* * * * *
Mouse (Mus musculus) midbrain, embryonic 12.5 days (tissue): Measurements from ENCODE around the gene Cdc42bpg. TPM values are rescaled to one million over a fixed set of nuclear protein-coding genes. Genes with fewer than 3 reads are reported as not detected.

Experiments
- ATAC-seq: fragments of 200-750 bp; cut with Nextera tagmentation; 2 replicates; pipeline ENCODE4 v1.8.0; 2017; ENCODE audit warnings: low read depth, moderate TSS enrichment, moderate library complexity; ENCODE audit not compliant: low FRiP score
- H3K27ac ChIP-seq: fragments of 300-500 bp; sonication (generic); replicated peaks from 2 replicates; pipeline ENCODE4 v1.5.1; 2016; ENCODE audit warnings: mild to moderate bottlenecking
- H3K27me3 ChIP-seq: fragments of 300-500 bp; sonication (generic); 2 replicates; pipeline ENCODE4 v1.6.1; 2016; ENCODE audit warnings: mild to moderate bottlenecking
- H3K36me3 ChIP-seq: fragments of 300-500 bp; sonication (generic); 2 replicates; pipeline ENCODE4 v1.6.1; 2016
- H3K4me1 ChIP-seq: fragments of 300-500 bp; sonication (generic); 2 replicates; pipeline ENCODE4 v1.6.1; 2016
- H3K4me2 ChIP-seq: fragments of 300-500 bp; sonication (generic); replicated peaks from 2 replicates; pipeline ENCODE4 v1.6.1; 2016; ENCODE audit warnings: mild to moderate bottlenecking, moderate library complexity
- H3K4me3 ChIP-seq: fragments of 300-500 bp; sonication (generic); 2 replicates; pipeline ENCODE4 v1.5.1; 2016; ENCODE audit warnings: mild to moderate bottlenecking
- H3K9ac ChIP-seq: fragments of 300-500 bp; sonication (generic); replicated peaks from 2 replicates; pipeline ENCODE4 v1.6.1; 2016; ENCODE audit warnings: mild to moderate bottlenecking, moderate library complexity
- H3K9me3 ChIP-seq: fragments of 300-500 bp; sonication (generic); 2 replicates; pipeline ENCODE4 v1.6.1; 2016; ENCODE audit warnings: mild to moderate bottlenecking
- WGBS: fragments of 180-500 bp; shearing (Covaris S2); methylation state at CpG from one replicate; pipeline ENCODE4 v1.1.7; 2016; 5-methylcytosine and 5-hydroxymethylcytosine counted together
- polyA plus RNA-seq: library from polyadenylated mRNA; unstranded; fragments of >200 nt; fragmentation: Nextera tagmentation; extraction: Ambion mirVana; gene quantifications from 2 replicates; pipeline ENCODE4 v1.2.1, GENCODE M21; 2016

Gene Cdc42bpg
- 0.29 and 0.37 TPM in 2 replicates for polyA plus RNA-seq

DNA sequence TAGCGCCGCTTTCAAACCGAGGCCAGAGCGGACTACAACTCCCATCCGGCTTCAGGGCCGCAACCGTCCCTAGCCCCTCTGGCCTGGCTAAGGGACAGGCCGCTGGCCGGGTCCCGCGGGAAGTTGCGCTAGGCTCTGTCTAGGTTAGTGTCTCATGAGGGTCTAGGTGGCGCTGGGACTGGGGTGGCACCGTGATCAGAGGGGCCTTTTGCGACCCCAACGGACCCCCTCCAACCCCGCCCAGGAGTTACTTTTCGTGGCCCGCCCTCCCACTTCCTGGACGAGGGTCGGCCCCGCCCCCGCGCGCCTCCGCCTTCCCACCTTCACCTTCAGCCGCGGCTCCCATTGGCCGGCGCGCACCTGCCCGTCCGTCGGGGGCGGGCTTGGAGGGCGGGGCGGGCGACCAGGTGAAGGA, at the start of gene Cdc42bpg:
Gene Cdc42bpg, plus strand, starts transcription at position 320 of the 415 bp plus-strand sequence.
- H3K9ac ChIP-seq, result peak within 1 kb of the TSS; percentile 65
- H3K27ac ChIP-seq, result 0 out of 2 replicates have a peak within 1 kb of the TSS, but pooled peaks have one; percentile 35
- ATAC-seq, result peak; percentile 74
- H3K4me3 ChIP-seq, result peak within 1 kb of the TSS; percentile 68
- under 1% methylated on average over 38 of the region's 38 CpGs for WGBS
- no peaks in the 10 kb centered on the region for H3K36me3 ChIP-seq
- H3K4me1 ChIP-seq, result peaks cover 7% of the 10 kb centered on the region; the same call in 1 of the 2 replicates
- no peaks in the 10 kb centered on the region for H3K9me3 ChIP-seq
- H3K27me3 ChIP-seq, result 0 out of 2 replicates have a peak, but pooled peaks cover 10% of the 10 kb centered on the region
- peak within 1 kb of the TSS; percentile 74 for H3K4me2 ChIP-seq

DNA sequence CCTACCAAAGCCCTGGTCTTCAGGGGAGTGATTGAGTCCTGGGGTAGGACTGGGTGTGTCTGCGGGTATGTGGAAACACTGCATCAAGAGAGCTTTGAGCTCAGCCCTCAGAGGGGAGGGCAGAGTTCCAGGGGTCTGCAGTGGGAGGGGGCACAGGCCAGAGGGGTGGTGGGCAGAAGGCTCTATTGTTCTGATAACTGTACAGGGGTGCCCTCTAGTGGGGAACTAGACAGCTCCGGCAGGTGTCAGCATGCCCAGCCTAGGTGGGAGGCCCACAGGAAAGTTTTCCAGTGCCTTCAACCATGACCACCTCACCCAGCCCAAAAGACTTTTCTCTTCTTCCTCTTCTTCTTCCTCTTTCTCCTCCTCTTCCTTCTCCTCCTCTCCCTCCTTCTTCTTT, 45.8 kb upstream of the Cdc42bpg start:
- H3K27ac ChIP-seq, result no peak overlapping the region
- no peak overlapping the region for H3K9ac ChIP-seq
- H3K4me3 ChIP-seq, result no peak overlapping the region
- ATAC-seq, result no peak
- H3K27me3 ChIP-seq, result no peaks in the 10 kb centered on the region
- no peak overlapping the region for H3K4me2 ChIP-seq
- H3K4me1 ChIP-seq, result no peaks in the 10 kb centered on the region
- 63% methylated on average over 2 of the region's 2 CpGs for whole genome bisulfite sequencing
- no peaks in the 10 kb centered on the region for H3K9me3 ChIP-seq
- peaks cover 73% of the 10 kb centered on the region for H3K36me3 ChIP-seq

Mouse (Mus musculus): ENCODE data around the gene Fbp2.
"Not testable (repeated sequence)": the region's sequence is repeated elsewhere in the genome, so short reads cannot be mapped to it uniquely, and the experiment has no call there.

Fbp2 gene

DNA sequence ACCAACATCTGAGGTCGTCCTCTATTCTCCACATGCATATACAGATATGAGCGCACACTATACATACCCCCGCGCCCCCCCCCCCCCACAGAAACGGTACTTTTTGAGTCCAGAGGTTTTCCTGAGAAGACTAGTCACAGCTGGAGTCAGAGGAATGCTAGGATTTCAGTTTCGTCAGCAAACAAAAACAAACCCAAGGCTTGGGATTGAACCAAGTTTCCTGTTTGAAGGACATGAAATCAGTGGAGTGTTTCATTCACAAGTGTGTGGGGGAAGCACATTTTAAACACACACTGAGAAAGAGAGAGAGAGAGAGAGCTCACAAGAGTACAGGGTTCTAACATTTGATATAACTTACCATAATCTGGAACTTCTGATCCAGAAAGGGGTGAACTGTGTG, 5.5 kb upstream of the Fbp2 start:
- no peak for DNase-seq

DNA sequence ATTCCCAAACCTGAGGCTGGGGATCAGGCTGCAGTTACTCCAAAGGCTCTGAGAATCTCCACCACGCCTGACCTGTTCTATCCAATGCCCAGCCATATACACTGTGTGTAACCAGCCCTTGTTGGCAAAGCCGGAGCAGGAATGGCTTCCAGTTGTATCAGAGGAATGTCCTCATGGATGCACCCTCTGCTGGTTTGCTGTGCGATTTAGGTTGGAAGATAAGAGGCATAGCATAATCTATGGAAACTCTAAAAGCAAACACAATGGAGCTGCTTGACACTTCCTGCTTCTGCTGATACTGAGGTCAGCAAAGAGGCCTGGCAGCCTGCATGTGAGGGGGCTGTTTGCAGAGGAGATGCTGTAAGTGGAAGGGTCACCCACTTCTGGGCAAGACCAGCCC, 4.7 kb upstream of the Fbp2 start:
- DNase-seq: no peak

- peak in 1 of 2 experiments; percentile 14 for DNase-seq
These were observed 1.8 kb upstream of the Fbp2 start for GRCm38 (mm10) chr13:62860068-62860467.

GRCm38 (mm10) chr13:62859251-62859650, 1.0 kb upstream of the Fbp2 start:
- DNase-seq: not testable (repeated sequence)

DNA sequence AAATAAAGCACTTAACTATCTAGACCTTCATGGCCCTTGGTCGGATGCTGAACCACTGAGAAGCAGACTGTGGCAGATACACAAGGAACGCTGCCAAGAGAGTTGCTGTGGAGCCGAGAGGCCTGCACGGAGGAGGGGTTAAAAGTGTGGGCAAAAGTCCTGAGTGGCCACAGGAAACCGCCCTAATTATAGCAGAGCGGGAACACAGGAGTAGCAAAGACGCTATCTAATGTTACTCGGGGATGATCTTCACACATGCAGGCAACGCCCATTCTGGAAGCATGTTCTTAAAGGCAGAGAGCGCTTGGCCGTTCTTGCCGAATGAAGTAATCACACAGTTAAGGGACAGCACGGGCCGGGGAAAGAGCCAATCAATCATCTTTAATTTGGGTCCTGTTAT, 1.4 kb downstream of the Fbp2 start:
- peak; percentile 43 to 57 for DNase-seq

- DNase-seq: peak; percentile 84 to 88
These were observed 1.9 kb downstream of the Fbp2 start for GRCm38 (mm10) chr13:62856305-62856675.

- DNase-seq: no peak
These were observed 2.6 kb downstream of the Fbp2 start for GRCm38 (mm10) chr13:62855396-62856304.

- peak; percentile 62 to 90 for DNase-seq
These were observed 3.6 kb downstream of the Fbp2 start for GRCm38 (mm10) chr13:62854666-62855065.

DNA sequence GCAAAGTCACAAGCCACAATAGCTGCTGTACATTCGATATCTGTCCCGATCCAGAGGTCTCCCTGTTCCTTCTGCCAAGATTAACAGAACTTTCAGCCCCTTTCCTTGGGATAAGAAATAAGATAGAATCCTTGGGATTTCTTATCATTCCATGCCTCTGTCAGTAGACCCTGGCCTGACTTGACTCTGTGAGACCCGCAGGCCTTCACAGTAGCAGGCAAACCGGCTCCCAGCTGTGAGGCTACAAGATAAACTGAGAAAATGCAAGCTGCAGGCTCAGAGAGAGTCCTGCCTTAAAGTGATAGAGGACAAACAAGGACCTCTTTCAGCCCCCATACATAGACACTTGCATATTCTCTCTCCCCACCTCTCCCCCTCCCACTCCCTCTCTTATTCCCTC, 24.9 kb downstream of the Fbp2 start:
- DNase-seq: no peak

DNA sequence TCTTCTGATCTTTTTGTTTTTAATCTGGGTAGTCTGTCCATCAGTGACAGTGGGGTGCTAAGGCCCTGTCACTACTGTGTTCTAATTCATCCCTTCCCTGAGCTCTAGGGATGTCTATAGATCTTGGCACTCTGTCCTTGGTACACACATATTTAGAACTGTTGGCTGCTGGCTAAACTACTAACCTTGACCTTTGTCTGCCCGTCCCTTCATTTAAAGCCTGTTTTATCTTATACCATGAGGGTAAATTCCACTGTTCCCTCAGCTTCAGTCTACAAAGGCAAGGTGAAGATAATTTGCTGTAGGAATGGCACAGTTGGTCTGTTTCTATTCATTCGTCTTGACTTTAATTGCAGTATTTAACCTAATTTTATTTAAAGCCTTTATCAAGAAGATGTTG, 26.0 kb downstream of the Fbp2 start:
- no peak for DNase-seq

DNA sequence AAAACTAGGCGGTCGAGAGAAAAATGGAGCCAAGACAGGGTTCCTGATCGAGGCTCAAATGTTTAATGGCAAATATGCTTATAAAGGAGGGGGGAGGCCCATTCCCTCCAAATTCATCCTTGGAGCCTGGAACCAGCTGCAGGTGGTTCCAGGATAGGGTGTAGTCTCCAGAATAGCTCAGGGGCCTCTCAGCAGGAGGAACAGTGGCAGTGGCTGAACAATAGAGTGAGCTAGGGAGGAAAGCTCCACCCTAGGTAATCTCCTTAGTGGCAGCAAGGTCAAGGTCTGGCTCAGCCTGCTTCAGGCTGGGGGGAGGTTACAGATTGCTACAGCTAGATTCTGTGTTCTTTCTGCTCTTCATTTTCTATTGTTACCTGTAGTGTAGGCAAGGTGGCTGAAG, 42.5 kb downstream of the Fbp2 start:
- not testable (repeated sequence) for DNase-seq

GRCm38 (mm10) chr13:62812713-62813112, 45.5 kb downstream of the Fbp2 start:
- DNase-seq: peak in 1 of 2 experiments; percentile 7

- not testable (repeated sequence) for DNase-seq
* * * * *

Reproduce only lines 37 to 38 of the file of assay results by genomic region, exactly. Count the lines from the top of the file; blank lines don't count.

- no peaks in the 10 kb centered on the region for H3K9me3 ChIP-seq
- peaks cover 73% of the 10 kb centered on the region for H3K36me3 ChIP-seq